math on widths doesn't add up
Dar Scott Consulting
dsc at swcp.com
Mon Jun 17 16:24:24 EDT 2019
Sure. I do it all the time and everybody knows how 1D I am.
Some random thoughts:
A Turing machine might be considered 1D. It can draw x,y.
This past month, I was working in very high dimensions. I was not able to visualize that very well and used dimension reduction techniques such as PCA, UMAP and t-SNE to help. I would guess the 1D being might have to do something similar for "visualization". Maybe.
Lewis and Clark went on a path or route, 1D, and took measurements that allowed them to create a 2D map. That is, the space of the 1D path was assumed to bend in a 2D space.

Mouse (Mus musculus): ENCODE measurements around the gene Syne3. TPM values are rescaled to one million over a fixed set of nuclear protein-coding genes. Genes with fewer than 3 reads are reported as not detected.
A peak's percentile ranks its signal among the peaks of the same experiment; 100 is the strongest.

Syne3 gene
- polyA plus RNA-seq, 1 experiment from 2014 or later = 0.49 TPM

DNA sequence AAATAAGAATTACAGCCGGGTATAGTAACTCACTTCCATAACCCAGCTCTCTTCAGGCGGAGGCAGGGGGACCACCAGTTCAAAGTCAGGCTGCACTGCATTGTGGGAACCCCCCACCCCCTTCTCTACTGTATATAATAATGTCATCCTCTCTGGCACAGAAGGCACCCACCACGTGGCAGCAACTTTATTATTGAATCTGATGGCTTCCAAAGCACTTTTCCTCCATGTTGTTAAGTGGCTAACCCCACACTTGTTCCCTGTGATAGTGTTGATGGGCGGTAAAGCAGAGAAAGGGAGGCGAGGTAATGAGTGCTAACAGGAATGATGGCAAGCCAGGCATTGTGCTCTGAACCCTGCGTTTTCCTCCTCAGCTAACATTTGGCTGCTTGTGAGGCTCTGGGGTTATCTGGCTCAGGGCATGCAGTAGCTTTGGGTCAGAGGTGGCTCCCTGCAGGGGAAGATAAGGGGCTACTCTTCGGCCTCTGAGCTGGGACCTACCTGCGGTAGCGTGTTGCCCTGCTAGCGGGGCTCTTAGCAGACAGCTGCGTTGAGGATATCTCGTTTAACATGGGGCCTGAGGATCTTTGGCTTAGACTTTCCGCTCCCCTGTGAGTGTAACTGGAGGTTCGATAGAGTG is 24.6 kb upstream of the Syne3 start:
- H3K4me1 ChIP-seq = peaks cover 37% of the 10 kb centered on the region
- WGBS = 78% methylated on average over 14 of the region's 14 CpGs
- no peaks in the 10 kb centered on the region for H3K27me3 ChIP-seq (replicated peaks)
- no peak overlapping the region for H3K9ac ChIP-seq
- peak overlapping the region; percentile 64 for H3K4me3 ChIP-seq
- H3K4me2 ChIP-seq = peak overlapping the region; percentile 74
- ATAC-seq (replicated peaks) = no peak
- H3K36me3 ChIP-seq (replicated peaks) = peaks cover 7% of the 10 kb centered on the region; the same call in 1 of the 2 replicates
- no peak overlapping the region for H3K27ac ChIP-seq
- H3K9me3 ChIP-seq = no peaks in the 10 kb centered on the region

The floor of my lab looks 2D to me, but I have latitude and longitude marked for the center. That labelling assumes a curving into 3D.
> On Jun 17, 2019, at 10:31 AM, Bob Sneidar via use-livecode <use-livecode at lists.runrev.com> wrote:
> Hmmm... I wonder if theoretically a one dimensional being could draw x,y.
> Bob S
>> On Jun 14, 2019, at 14:54 , hh via use-livecode <use-livecode at lists.runrev.com> wrote:
>> Probably you wish with your post avoid the confusion between
>> = a math-point (x,y) which has no dimension, so cannot be drawn and
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